Is the Internet threatened with saturation by confined teleworkers and idle students glued to online videos? To believe the announcements of some of the major online video distributors, one would be tempted to believe. In the space of a few days, YouTube, Facebook, Amazon Prime Video, Twitch, Apple TV and Netflix have announced measures to reduce the amount of data consumed by their users in the pipes of the European Net and avoid saturation. The Disney + video service has even postponed its release in France to April 7 rather than March 24, “At the request of the government”.
The latter, in fact, put the big providers of content on the Internet under pressure, in unison with European Commissioner for the Internal Market, Thierry Breton. On his Twitter account, on March 18, the senior official evoked a telephone discussion with the CEO of Netflix and sent him to “Switch to standard definition when HD is not needed”. The next day, in a statement, the Secretary of State for Digital, Cédric O, called “Content providers consuming a lot of bandwidth to take appropriate measures to limit the consumption of their services”.
A robust Internet
However, if there is one observation shared unanimously by all the “supporters” of the network, it is that the French and European Internet is not threatened with congestion in the short term.
The first week of confinement was a test and it was successful: the network was able to absorb the significant increase in traffic among individuals. At Orange, we explain that that related to teleworking (emails, VPN, sending files) has been multiplied by seven, that videoconferencing has been multiplied by two and that WhatsApp traffic has increased fivefold. At SFR, we ensure to have seen a doubling of traffic to Netflix, last week.
Figures corroborated by what is observed on certain Internet nodes, where the various network players connect. At the Amsterdam node, one of the largest in the world, there is an increase of 20% compared to traffic in February. But we are far, very far from the maximum allowed. Within this node of the network, the total capacity, regularly reinforced, is 34.6 terabits per second: the maximum peak observed in recent days took place on Sunday March 22, at 7.8 Tbits / s.
“These are things that our network can absorb, we have no worries for our customers”, we confirm at Orange. “I have all the operators in France in my data center, and not a single one today has declared itself in serious saturation or having been overwhelmed by traffic. There is a noticeable increase, significant sometimes, but no one reports saturation ”, said Sami Slim, deputy director of Telehouse, a Parisian company where hundreds of Internet companies interconnect.
French networks are able to take a load ” thrice “ more important than currently, believes, for his part, Clément Cavadore, network expert and also vice-president of the main French Internet node.
Anticipate the unknown
How then to explain the concern of the access providers which motivated their activism so that the public authorities demand a reduced flow from the content providers?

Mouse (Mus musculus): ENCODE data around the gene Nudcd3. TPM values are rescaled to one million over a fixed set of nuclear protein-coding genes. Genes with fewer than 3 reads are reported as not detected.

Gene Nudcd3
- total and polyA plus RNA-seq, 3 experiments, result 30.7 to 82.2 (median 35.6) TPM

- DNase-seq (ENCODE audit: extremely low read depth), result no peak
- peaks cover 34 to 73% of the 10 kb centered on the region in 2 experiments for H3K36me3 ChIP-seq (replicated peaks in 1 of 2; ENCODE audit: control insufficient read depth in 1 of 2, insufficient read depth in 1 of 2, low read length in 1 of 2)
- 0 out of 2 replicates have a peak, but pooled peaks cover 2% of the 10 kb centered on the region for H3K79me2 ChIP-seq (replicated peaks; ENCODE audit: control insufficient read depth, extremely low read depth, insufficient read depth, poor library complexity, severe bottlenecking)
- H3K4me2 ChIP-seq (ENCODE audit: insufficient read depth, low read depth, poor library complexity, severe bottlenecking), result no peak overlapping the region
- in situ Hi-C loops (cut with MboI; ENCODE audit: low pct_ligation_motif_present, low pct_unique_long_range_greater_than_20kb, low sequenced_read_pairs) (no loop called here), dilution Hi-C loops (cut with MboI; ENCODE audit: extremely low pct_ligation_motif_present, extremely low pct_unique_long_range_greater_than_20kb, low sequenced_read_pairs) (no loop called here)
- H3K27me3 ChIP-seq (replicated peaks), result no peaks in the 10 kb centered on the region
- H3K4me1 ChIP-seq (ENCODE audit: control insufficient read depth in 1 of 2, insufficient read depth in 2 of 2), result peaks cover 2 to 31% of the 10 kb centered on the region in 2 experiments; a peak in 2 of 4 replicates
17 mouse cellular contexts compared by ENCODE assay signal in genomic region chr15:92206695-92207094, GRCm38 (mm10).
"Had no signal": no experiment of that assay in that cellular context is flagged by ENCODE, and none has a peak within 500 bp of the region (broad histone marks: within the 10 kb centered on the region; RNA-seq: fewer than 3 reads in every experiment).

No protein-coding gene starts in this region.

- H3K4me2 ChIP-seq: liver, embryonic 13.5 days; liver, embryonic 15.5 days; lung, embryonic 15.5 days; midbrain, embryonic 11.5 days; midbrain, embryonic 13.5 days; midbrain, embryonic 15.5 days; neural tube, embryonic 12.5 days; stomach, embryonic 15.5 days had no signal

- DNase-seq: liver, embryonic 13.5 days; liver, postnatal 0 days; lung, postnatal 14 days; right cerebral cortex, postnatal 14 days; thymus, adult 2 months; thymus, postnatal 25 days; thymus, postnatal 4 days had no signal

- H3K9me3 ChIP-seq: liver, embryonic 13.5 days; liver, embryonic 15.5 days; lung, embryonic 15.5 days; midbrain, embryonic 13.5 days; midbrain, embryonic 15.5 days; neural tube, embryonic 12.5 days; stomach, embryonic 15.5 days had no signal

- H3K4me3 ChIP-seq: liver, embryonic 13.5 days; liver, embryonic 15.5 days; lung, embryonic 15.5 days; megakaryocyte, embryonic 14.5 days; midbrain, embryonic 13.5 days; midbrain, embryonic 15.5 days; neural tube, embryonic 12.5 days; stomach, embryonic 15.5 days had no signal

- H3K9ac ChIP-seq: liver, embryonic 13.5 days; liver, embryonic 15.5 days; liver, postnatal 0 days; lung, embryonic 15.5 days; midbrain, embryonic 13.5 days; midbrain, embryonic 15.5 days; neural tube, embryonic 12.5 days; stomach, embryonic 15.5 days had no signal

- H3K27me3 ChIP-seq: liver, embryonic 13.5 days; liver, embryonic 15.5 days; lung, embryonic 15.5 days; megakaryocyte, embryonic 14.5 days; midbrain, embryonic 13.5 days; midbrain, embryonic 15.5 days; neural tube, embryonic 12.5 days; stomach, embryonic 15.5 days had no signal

First, in addition to the increase in the load to be supported, the access providers note an evolution of the traffic: the peak of connection in the evening hardly changes, but the activity is more sustained throughout the day, according to several operators interviewed. “Usually, we have predictable traffic growth curves, we are entering the unknown. We wanted to put the odds on our side. We had figures from Italy, where there is a strong and daily growth. We wanted to protect ourselves from that. The best solution is that content providers limit traffic “, explains Jean-Paul Arzel, network director at Bouygues Telecom.
For all operators, we point to the need to anticipate this unknown and to hold out as long as the crisis requires, with very limited resources in terms of maintenance. “There has been a concern expressed by operators about their ability to maintain their network in the medium term, explains Sébastien Soriano, president of the Regulatory Authority for Electronic Communications and Posts (Arcep), the network policeman. Feedback from other countries shows that there may be spikes in new uses. These are the exceptional peaks that everyone dreads. “
For all operators, we therefore welcome the decision of the major content providers to limit their throughput, thereby saving “Flexibility in daily management”. The government will also put fat in the wheels, bringing together content operators and ISPs to adapt to the situation and, if necessary, “Get messages across”says Soriano.
What about net neutrality?
Will this lead to breaches of net neutrality, guaranteed by law and which requires ISPs to treat all data flows fairly? This is what some fear. “There is a temptation to seize this moment of possible overheating of networks to make an exception to the principle of net neutrality, and why not after the crisis make it persist, which is a danger for the digital world”, tackle Sami Slim.
“The current situation should not be used as a pretext for short cuts that we would later regret. Nobody wants to question the neutrality of the Net, I have not heard that from the operator side “, tempers Sébastien Soriano, who prefers to highlight the particularity of the crisis that France is going through.
“When operators tell us they have capacity constraints, we normally tell them to increase it. However, in the short term, operators cannot double their capacity overnight! “, further specifies Mr. Soriano, who recalls that the European framework on the neutrality of the Net precisely makes it possible to limit certain flows to counter congestion. Especially since, for him, “Today, the great [fournisseurs de contenus] have a particular moral responsibility given the volume of traffic “.
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